Bolton Bullets from Both Barrels
Scripps-Howard News Service 5.08.02
If anyone is still wondering about America's narrow escape in
December 2000, confirmation was delivered on Tuesday at the Heritage
Foundation. The Honorable John R. Bolton, Under Secretary of State
for Arms Control and International Security, delivered a major address
about U.S. foreign policy.
Had Al Gore been elected president, we would now be fighting global
warming, while our people, cities, country stand defenseless against
attackers who may come from any corner of the world. Eight years
of Clinton/Gore ought to be sufficient evidence for most. No George
W. Bush in the White House - no John R. Bolton at the State Department.
Easy it was not. During the Clinton years, Mr. Bolton made certain
everyone knew where he stood on every issue. His stock at the United
Nations was such that when the president considered him for the
post of Permanent U.S. Representative at the U.N., rumor has it
the organization threatened to abandon its headquarters in New York.
It bought them some time, but not much.
On Tuesday, Mr. Bolton fired a shot across the bow of Fidel Castro's
Cuba, and a full broadside at the United Nations' latest effort
to destabilize the world.
The speech was all about weapons of mass destruction, reaffirming
what the president already explained in his State of the Union address
about the "axis of evil." Details were presented about
the programs operated, and results achieved, by Iraq, North Korea,
Special attention was drawn to Iran's very dangerous level of readiness
to deploy weapons of mass destruction, and Russia's incomprehensible
furtherance of such readiness. As Mr. Bolton remarked, it boggles
the mind that Russia would see some advantage in aiding and abetting
such a development on its own Southern flank. Apparently, he recently
and publicly asked in Moscow if someone could explain what possible
interest Russia has in the matter. He is still waiting for a reply.
The speech then proceeded to its main theme, the identification
of three additional countries who, in defiance of their own treaty
obligations, produce and stockpile weapons of mass destruction.
Two of these, Libya and Syria, will surprise no one unduly and,
at this juncture, they have merely been invited to demonstrate adherence
to the treaties, with a warning that actions - rather than words
- will be closely monitored.
But the real meat of the event was a disclosure of Cuba's substantial
biological weapons' capability. And it was accompanied by an undisguised
expression of the Bush Administration's intention to meet this threat,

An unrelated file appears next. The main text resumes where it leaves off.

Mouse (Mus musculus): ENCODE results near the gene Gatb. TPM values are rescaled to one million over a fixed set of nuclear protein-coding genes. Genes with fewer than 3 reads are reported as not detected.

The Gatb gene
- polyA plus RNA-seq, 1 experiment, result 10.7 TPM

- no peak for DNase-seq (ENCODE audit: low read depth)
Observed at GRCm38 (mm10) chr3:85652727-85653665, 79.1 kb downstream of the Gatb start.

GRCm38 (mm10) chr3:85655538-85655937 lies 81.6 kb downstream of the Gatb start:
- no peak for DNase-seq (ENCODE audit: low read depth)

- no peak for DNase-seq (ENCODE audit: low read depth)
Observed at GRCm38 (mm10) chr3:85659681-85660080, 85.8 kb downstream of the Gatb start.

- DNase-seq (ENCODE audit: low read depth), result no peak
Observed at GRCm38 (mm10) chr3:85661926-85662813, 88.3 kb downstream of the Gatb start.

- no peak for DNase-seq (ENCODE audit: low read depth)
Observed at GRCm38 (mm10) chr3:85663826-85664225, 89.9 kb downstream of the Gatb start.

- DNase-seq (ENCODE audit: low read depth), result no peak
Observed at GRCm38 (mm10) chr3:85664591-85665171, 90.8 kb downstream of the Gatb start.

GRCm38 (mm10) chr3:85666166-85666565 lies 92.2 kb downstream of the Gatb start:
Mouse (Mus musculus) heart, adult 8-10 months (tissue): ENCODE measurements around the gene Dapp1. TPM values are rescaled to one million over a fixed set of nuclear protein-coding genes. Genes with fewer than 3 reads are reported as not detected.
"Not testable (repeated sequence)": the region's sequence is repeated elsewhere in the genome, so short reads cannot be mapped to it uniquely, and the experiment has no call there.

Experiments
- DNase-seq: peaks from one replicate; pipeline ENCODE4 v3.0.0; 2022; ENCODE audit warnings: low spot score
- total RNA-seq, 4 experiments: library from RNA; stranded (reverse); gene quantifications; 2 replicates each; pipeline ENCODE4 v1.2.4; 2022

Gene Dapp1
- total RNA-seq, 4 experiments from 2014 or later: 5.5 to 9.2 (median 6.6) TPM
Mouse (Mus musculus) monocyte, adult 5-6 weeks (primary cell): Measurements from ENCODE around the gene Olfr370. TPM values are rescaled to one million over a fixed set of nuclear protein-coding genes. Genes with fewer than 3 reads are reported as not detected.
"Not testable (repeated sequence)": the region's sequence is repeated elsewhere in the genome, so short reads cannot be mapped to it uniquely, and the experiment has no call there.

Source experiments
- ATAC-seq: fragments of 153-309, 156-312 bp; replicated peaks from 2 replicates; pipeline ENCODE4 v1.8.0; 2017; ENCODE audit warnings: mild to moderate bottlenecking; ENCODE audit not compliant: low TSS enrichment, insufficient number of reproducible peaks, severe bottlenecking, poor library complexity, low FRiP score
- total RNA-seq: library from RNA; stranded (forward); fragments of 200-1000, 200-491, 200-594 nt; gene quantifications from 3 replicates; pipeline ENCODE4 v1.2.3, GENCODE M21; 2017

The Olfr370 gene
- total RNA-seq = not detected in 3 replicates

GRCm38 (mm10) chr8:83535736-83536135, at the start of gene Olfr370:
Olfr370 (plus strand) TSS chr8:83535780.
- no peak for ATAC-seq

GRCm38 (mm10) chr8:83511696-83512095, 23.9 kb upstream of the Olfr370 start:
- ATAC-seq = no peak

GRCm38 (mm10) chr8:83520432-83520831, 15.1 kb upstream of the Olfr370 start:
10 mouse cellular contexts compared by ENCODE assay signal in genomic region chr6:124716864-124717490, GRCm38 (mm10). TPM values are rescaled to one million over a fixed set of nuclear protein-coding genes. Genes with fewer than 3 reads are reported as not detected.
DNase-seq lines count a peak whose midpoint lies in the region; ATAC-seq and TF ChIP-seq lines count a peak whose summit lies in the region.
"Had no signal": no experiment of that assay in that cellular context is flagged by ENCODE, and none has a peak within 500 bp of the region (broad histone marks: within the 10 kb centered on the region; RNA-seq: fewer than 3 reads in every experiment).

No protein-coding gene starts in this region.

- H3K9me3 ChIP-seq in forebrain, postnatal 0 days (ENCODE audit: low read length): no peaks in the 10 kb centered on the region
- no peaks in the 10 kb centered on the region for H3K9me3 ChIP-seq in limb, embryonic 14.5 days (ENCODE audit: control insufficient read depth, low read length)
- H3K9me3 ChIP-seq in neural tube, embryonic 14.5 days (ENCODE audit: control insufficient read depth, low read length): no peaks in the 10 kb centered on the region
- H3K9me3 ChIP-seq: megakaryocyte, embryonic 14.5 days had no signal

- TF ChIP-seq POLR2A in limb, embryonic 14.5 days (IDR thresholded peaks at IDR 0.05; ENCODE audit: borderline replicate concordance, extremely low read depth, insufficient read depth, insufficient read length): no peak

and all other threats, in any way necessary.
Cuba, of course, is a mere 90 miles from our shores. The proposed
International Criminal Court, on the other hand, was going to operate
right in our midst.
Not any more.
Following his speech, the audience was treated to the reading of
a terse letter John Bolton sent that same morning to Secretary General
Kofi Annan of the United Nations. In it, the United States serves
notice of its decision to disregard the signature insinuated on
December 31, 2000, by outgoing president William Jefferson Blythe
Clinton, and not to be a party to the Rome Statute establishing
the International Criminal Court.
Words may be inadequate to impart the significance of this close
escape. The intent behind the International Criminal Court has been
the subordination of America's citizens, and America's courts to
a body made up of countries mostly lacking anything you and I would
call "law." Even continental Europe, yes, Western Europe,
operates a legal system to which no self-respecting person in the
English-speaking world would submit.
The English-based legal system of the United States is unique.
"My home is my castle," "innocent until proven guilty,"
"a jury of your peers" - these are protections not even
the citizens of France, Italy or Germany enjoy. And they think of
themselves as nations of laws. Bodies constituted by the United
Nations, by definition and necessity, include countries whose leaders
never even considered a concept of law.
And Bill Clinton moved to subjugate every one of us to such a body.
And Al Gore's State Department, we can be certain, would have done
nothing to change that.
How long could the world remain stable if representatives of, say,
Iraq, North Korea, Iran, Libya, Syria and Fidel Castro's Cuba sat
in judgement of American citizens?
Before his current appointment, John Bolton proposed that one "unsigning"
could well lead to a whole series of them. Plenty of treaties are
as yet unratified by the U.S. Senate.
Let's get that show on the road.